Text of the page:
Risk/reward of Zambia’s competition amnesty programme needs clarification
On 1 September 2019, the Competition and Consumer Protection Commission (CCPC), the Zambian competition authority, announced a six month amnesty programme for businesses to come forward with information on anti-competitive conduct in exchange for immunity from fines and possible prosecution. However, as the CCPC has only released a short press release on the programme, the amnesty terms are far from clear. As a result, while the amnesty programme could offer valuable risk mitigation, it needs to be properly understood before businesses come forward with incriminatory evidence.
The amnesty programme applies to all conduct falling within Part III of Competition and Consumer Protection (CCP) Act, namely cartels and other horizontal agreements, vertical agreements (such as minimum resale price maintenance) and abuse of dominance. The programme does not however cover other infringements such as the failure to notify a merger or unfair trading practices contrary to the consumer protection provisions of the CCP Act.
The CCPC has stated that the amnesty programme provides immunity from fines and possible prosecution. Businesses infringing Part III of the CCP Act are liable for fines up to 10% of annual turnover. In relation to cartels only, individuals face fines not exceeding ZMW 150,000 (approx. USD 11,000) and/or imprisonment for up to five years.
Despite the potential significance of the amnesty programme, the CCPC has only published a short press release with relatively few details. The CCPC has stated that the programme intends to encourage the provision of "… information that helps to demonstrate the existence of a prohibited agreement …" The CCPC then adds that this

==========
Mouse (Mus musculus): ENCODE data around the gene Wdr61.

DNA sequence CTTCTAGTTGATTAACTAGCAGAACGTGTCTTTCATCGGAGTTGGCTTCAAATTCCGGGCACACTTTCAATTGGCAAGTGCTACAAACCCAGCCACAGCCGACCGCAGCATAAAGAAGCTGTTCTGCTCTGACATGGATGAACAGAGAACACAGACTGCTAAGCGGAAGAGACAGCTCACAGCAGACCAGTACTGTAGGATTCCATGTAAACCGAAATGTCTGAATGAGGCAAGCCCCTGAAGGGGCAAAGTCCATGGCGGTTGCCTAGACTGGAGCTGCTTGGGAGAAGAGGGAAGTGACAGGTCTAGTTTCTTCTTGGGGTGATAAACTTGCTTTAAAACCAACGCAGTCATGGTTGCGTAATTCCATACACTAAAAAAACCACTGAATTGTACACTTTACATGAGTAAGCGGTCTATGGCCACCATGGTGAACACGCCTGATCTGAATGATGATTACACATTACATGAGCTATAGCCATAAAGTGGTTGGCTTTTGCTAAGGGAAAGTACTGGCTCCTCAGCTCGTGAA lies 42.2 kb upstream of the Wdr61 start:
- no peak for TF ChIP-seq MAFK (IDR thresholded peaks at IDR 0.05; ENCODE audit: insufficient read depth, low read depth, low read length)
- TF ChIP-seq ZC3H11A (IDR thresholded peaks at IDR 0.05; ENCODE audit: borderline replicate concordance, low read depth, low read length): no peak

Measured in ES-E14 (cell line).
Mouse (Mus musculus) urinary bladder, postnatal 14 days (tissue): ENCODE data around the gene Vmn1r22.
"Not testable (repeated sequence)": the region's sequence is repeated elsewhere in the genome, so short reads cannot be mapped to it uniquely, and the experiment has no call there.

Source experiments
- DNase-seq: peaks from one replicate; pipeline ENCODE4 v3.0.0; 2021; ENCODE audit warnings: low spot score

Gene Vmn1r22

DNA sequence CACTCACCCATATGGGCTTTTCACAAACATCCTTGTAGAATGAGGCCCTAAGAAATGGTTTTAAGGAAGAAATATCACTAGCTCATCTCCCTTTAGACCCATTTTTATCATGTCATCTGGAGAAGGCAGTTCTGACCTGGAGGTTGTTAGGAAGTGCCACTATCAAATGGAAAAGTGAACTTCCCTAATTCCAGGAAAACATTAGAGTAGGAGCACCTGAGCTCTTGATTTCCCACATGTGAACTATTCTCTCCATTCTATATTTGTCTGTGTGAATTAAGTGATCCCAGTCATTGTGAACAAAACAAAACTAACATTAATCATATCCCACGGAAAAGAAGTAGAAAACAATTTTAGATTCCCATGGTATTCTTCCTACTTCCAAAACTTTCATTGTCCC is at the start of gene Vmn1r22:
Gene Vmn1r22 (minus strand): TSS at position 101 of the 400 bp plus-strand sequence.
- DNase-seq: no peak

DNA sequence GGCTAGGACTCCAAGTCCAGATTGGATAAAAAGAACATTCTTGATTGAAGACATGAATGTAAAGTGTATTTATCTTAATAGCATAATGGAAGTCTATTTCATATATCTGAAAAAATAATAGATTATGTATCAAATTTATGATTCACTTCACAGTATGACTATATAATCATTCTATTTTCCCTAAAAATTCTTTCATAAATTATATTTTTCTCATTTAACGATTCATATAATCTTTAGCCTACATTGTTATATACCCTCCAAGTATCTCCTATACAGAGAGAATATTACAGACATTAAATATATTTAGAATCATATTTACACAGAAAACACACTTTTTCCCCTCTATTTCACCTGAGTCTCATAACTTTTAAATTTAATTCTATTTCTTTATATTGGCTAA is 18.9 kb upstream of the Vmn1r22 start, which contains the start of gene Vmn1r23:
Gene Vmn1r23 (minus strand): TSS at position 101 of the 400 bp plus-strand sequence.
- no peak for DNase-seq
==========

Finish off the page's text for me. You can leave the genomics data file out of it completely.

"… information should be of such quality and degree of detail that it increases the chances of proving the existence of the prohibited agreement which the Commission would ideally have not been privy or have access to all without investigation." [emphasis added]
This wording suggests that immunity is only granted if sufficiently incriminatory evidence is provided. This interpretation is supported by a subsequent statement that the programme offers the opportunity for business to ‘apply’ for amnesty. Although the CCPC will require the conduct to have been terminated, it is far from clear whether other conditions are applicable.
Clarity on this point would allow businesses to understand how the programme interacts with the CCPC’s leniency programme, which already offers immunity for all conduct under Part III of the CCP Act. Under the leniency programme, an applicant has to satisfy a number of conditions, such as being the first to come forward regarding the conduct in question, ongoing co-operation with the CCPC throughout the investigation and not having coerced others to join the cartel. At the very least, the amnesty programme seems to relax the conditions of the leniency programme for six months.
Given the lack of clarity, while the CCPC is clearly contemplating unearthing new conduct, the amnesty programme might play a role in ongoing investigations. For example, a respondent to an existing investigation might be tempted to apply for amnesty to avoid fines.
It could also be asked whether the CCPC is over-promising with the amnesty programme as the CCP Act only provides for ‘a’ leniency programme to be adopted. While the amnesty programme arguably constitutes a second concurrent leniency programme, it does not satisfy the formal requirement of the CCP Act for a leniency programme, namely that there should be published guidelines. Also, the CCPC does not have a mandate to offer immunity for sanctions against individuals, which lie within the domain of the National Prosecution Authority (NPA). While the NPA has entered into a memorandum of understanding (MOU) with the CCPC on the leniency programme, there is no indication that this coordination extends to the amnesty programme.
While the amnesty programme could offer valuable risk mitigation, its material uncertainty needs to be addressed before businesses should be willing to incriminate themselves. As with any immunity programme, the risk/reward needs to be transparent in order to incentivise participation. The CCPC would be well advised to expand further on how the amnesty programme will work in practice.